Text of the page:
The placement of the ashes on the eastern side of the Altar was no accident. On the eastern side of the Altar was the side entrance for the Jewish people. The Terumas Hadeshen thus served as a powerful message to the Jewish people as they entered into the Beis HaMikdash. The significance of the Terumas Hadeshen was not lost upon those who witnessed it. Today’s Avodah is built upon the ashes of yesterday. We cannot move forward until we appreciate where we came from. I often wonder if we can truly appreciate the sacrifices of those who came before us. We have been blessed to grow up in a generation where going to Yeshiva is not a sacrifice but a built in feature of Jewish life. From Hatzolah to Tomchei Shabbos and beyond, we were raised in a community where fully operational institutions of Chesed are the norm. Our Shuls are spiritually inspiring, aesthetically stunning and pillars of support for those who need. None of these things happened on their own. They did not just pop up out of nowhere. We are the beneficiaries of the blood, sweat and tears of those who quite literally rose from the ashes and rebuilt Yiddishkeit after the Holocaust. There was a time, not even that long ago, where none of this existed. Those who came before us walked into the desert and with great courage and conviction they began to plant. We may not eat of their fruit without appreciating those who planted the trees.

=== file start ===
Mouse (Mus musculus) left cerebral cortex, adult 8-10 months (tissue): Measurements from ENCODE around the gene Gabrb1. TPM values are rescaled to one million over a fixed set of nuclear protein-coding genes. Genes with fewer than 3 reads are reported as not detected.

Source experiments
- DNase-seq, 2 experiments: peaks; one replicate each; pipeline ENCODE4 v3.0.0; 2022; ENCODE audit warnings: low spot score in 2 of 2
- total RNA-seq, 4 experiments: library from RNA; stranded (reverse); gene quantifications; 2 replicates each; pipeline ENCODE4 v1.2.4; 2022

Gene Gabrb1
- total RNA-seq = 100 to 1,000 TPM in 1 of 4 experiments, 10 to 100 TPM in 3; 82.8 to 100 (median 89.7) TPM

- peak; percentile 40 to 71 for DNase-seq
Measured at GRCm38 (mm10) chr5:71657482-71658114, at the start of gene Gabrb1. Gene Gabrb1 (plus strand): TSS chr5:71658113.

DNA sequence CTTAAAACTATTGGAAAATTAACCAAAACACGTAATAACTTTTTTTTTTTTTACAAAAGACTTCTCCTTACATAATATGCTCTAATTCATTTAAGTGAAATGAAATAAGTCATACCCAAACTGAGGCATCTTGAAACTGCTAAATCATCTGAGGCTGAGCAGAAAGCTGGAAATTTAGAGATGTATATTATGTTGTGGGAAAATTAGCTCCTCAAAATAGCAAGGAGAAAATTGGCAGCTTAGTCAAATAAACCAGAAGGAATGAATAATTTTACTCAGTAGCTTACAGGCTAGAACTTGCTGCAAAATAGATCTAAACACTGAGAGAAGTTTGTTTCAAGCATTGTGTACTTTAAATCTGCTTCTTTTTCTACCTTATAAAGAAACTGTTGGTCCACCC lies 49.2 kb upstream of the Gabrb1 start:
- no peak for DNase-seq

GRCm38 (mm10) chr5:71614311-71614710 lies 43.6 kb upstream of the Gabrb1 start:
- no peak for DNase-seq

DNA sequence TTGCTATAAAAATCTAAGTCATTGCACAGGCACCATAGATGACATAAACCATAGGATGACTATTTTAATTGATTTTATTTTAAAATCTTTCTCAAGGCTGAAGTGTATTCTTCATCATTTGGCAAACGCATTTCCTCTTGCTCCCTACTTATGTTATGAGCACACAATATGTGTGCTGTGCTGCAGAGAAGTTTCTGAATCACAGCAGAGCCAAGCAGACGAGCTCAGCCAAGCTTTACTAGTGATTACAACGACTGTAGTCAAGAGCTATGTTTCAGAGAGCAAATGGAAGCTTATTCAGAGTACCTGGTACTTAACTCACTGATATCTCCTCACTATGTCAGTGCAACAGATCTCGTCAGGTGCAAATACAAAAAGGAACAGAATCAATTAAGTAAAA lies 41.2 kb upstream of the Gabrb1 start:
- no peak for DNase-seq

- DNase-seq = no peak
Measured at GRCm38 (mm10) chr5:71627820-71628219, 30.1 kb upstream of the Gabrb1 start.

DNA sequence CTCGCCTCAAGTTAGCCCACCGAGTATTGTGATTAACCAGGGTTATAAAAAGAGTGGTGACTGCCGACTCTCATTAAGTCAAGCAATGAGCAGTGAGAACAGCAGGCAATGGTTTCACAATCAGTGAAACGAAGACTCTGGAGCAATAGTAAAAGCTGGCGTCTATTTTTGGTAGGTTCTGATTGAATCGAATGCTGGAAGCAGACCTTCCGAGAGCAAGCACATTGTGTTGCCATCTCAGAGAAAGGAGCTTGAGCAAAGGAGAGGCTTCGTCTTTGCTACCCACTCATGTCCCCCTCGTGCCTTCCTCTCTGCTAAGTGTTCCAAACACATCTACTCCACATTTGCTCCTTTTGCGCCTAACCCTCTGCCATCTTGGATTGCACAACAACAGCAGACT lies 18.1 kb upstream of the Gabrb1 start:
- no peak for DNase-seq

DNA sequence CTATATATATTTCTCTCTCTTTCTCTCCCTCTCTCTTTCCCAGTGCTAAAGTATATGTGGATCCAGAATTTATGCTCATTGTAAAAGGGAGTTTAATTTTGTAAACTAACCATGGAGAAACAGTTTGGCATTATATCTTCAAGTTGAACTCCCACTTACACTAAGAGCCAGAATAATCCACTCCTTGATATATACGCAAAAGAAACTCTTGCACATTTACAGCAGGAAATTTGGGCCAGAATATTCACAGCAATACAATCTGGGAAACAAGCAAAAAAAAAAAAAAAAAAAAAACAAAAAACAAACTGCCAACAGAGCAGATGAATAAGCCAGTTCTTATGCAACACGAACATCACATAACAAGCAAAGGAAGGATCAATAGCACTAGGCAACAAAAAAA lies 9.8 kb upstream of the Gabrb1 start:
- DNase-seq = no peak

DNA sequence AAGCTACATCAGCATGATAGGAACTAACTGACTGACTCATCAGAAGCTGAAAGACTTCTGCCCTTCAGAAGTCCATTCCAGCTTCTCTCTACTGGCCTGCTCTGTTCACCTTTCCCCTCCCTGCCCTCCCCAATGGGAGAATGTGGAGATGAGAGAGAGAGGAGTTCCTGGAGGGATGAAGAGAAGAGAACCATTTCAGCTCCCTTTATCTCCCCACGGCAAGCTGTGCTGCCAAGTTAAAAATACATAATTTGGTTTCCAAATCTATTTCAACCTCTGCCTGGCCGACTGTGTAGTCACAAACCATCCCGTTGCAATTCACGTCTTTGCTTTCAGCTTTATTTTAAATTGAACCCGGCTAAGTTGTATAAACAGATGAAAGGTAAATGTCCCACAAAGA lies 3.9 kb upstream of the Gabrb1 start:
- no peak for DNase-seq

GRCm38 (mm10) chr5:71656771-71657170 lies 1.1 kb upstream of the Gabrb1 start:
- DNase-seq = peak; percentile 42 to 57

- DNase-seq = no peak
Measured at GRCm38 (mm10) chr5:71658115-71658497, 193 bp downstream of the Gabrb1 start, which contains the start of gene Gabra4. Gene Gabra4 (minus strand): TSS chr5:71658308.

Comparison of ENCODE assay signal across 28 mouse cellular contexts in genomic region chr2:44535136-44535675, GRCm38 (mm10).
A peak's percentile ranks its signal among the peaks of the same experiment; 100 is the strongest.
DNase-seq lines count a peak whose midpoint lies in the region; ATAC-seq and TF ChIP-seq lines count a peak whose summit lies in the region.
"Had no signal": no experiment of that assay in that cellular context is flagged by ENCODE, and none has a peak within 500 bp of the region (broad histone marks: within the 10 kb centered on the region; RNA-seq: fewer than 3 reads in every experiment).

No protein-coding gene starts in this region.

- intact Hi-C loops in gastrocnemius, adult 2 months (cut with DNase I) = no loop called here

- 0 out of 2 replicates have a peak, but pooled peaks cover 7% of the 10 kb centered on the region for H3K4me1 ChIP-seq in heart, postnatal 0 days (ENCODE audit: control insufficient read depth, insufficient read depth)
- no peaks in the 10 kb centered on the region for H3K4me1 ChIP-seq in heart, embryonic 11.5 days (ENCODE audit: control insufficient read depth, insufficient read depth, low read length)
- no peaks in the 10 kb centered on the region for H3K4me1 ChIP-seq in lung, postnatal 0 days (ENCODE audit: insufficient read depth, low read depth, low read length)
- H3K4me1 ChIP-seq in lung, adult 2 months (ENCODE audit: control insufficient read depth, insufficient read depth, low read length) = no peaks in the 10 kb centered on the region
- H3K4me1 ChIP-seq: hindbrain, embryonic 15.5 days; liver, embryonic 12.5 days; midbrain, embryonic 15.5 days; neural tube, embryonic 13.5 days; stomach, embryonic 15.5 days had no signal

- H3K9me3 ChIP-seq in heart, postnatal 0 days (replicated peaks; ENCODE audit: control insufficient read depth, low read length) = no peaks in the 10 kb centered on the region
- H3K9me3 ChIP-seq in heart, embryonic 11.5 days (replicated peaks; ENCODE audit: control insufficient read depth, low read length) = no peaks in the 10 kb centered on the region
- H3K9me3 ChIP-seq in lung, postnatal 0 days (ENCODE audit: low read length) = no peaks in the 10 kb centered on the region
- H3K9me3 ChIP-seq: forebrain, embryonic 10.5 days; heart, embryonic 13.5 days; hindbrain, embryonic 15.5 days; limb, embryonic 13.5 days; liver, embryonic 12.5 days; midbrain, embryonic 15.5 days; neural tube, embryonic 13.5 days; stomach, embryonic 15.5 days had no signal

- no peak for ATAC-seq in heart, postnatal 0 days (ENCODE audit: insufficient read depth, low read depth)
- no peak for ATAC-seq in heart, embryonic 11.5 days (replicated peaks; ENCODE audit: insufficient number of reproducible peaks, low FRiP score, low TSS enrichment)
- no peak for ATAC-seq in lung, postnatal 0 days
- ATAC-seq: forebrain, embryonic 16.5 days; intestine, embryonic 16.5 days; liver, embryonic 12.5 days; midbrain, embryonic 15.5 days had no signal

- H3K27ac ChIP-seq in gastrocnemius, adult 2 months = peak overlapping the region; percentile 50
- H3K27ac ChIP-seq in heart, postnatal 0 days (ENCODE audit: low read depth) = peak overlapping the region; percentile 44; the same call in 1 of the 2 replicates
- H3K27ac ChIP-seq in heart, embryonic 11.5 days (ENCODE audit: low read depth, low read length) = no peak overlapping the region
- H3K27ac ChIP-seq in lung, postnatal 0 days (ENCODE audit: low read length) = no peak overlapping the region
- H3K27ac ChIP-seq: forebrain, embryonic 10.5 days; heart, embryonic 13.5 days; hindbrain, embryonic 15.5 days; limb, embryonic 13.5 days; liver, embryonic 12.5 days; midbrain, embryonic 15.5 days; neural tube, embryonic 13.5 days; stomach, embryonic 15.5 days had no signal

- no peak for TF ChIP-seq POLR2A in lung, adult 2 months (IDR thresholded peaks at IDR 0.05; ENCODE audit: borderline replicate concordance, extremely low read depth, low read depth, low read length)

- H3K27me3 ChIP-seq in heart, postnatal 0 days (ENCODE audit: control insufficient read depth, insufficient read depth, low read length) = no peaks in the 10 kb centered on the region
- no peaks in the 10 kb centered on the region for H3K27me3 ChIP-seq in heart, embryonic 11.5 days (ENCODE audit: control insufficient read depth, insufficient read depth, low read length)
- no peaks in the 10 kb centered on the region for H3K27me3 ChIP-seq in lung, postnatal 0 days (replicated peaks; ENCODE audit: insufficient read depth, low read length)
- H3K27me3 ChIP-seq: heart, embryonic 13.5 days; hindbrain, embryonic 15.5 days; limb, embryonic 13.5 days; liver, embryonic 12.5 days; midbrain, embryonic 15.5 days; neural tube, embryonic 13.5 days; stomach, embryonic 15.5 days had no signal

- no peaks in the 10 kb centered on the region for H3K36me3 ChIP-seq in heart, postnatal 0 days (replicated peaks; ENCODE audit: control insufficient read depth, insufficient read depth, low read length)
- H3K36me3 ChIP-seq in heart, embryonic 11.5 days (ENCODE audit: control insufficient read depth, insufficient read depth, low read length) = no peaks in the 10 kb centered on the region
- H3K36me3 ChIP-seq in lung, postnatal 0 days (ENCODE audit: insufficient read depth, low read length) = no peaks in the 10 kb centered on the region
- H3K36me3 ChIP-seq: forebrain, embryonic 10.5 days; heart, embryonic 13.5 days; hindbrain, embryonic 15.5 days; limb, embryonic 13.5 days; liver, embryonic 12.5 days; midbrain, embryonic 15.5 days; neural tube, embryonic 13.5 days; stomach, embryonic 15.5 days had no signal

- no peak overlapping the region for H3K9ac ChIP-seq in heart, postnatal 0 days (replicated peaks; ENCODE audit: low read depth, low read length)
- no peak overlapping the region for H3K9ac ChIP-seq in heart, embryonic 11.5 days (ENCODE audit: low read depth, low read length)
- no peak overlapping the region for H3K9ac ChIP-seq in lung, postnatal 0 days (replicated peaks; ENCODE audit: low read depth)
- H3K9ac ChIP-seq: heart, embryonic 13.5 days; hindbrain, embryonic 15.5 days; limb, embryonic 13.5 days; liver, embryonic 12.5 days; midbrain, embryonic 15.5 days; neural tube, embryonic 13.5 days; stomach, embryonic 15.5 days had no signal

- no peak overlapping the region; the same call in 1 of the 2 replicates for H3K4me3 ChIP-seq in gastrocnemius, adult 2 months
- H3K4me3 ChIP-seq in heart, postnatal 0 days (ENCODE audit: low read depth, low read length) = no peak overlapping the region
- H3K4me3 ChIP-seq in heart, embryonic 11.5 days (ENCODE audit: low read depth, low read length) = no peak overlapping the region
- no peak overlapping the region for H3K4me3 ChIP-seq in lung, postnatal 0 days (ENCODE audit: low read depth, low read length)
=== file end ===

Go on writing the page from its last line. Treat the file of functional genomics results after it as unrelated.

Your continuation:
In a certain sense, we are spoiled by the spiritual opulence of our community. When you have to fight for your Yiddishkeit, it takes on greater meaning. When it is served on a silver platter, less so. Children who are raised with an appreciation of yesterday’s Avodah see themselves as links in a chain. Responsible for the continuity of the community and deeply invested in its continued success. They are not consumers but investors and partners in this 3000+ year-old project. If we fail to communicate to our children a deep appreciation of the sacrifices that our grandparents made, they will naturally take it for granted. The community is there to serve their needs. And when it doesn’t, their response is not to be a part of the solution but to leave. The daily Avodah begins with the Terumas Hadeshen as a visual reminder that the Avodah of today does not exist in a vacuum. Our service today is built upon the service of yesterday. Yesterday’s Avodah obligates today’s.